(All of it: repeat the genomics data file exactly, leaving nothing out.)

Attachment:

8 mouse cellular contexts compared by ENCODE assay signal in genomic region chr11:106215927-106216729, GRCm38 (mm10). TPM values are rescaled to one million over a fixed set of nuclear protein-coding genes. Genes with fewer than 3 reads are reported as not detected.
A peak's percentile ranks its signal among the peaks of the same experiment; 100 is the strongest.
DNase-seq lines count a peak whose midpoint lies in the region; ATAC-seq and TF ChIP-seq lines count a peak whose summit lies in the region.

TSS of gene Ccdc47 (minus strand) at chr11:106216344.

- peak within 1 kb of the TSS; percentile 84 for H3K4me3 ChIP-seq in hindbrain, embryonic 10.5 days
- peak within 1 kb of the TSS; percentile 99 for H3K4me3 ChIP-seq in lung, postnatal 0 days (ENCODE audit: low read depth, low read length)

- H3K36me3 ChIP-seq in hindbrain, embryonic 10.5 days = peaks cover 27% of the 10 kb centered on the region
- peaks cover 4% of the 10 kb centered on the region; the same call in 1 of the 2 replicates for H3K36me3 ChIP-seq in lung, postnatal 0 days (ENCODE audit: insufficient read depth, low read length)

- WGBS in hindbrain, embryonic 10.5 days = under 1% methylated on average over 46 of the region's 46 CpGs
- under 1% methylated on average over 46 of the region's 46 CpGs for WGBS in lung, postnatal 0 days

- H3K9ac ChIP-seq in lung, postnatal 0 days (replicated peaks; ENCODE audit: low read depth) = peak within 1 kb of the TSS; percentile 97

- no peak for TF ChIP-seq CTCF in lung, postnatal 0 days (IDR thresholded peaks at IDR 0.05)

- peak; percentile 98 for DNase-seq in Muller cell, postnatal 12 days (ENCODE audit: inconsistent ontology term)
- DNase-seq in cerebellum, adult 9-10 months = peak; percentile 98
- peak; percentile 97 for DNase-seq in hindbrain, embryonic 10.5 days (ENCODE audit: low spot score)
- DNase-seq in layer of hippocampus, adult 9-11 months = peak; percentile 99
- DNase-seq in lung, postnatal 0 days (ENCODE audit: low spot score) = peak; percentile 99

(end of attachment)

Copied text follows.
8 mouse cellular contexts compared by ENCODE assay signal in genomic region chr11:106215927-106216729, GRCm38 (mm10). TPM values are rescaled to one million over a fixed set of nuclear protein-coding genes. Genes with fewer than 3 reads are reported as not detected.
A peak's percentile ranks its signal among the peaks of the same experiment; 100 is the strongest.
DNase-seq lines count a peak whose midpoint lies in the region; ATAC-seq and TF ChIP-seq lines count a peak whose summit lies in the region.

TSS of gene Ccdc47 (minus strand) at chr11:106216344.

- peak within 1 kb of the TSS; percentile 84 for H3K4me3 ChIP-seq in hindbrain, embryonic 10.5 days
- peak within 1 kb of the TSS; percentile 99 for H3K4me3 ChIP-seq in lung, postnatal 0 days (ENCODE audit: low read depth, low read length)

- H3K36me3 ChIP-seq in hindbrain, embryonic 10.5 days = peaks cover 27% of the 10 kb centered on the region
- peaks cover 4% of the 10 kb centered on the region; the same call in 1 of the 2 replicates for H3K36me3 ChIP-seq in lung, postnatal 0 days (ENCODE audit: insufficient read depth, low read length)

- WGBS in hindbrain, embryonic 10.5 days = under 1% methylated on average over 46 of the region's 46 CpGs
- under 1% methylated on average over 46 of the region's 46 CpGs for WGBS in lung, postnatal 0 days

- H3K9ac ChIP-seq in lung, postnatal 0 days (replicated peaks; ENCODE audit: low read depth) = peak within 1 kb of the TSS; percentile 97

- no peak for TF ChIP-seq CTCF in lung, postnatal 0 days (IDR thresholded peaks at IDR 0.05)

- peak; percentile 98 for DNase-seq in Muller cell, postnatal 12 days (ENCODE audit: inconsistent ontology term)
- DNase-seq in cerebellum, adult 9-10 months = peak; percentile 98
- peak; percentile 97 for DNase-seq in hindbrain, embryonic 10.5 days (ENCODE audit: low spot score)
- DNase-seq in layer of hippocampus, adult 9-11 months = peak; percentile 99
- DNase-seq in lung, postnatal 0 days (ENCODE audit: low spot score) = peak; percentile 99